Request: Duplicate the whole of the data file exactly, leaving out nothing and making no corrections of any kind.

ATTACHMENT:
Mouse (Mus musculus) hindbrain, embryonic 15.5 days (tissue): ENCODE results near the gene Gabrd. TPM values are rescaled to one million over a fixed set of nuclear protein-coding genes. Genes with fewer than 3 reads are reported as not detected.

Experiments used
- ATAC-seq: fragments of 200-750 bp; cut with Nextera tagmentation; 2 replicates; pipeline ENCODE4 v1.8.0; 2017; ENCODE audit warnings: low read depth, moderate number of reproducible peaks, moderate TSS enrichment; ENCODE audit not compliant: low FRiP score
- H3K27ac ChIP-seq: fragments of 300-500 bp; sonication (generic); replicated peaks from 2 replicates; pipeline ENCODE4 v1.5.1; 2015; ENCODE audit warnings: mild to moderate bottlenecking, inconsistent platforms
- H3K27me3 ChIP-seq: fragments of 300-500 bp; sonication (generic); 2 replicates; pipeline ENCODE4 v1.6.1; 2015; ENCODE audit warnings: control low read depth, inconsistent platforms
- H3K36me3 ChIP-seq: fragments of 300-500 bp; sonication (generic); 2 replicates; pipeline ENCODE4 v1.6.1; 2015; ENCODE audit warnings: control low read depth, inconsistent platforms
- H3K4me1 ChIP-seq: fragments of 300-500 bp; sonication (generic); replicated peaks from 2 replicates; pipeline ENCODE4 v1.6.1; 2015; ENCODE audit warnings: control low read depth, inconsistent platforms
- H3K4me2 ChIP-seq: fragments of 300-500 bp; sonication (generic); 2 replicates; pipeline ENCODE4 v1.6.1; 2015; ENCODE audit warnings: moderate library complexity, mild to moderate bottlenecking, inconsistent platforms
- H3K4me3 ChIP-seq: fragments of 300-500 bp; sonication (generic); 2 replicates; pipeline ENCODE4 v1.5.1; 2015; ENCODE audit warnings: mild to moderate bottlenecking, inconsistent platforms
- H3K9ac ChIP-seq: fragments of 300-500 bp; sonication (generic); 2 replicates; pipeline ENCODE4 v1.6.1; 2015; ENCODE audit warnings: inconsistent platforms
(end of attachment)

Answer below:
Mouse (Mus musculus) hindbrain, embryonic 15.5 days (tissue): ENCODE results near the gene Gabrd. TPM values are rescaled to one million over a fixed set of nuclear protein-coding genes. Genes with fewer than 3 reads are reported as not detected.

Experiments used
- ATAC-seq: fragments of 200-750 bp; cut with Nextera tagmentation; 2 replicates; pipeline ENCODE4 v1.8.0; 2017; ENCODE audit warnings: low read depth, moderate number of reproducible peaks, moderate TSS enrichment; ENCODE audit not compliant: low FRiP score
- H3K27ac ChIP-seq: fragments of 300-500 bp; sonication (generic); replicated peaks from 2 replicates; pipeline ENCODE4 v1.5.1; 2015; ENCODE audit warnings: mild to moderate bottlenecking, inconsistent platforms
- H3K27me3 ChIP-seq: fragments of 300-500 bp; sonication (generic); 2 replicates; pipeline ENCODE4 v1.6.1; 2015; ENCODE audit warnings: control low read depth, inconsistent platforms
- H3K36me3 ChIP-seq: fragments of 300-500 bp; sonication (generic); 2 replicates; pipeline ENCODE4 v1.6.1; 2015; ENCODE audit warnings: control low read depth, inconsistent platforms
- H3K4me1 ChIP-seq: fragments of 300-500 bp; sonication (generic); replicated peaks from 2 replicates; pipeline ENCODE4 v1.6.1; 2015; ENCODE audit warnings: control low read depth, inconsistent platforms
- H3K4me2 ChIP-seq: fragments of 300-500 bp; sonication (generic); 2 replicates; pipeline ENCODE4 v1.6.1; 2015; ENCODE audit warnings: moderate library complexity, mild to moderate bottlenecking, inconsistent platforms
- H3K4me3 ChIP-seq: fragments of 300-500 bp; sonication (generic); 2 replicates; pipeline ENCODE4 v1.5.1; 2015; ENCODE audit warnings: mild to moderate bottlenecking, inconsistent platforms
- H3K9ac ChIP-seq: fragments of 300-500 bp; sonication (generic); 2 replicates; pipeline ENCODE4 v1.6.1; 2015; ENCODE audit warnings: inconsistent platforms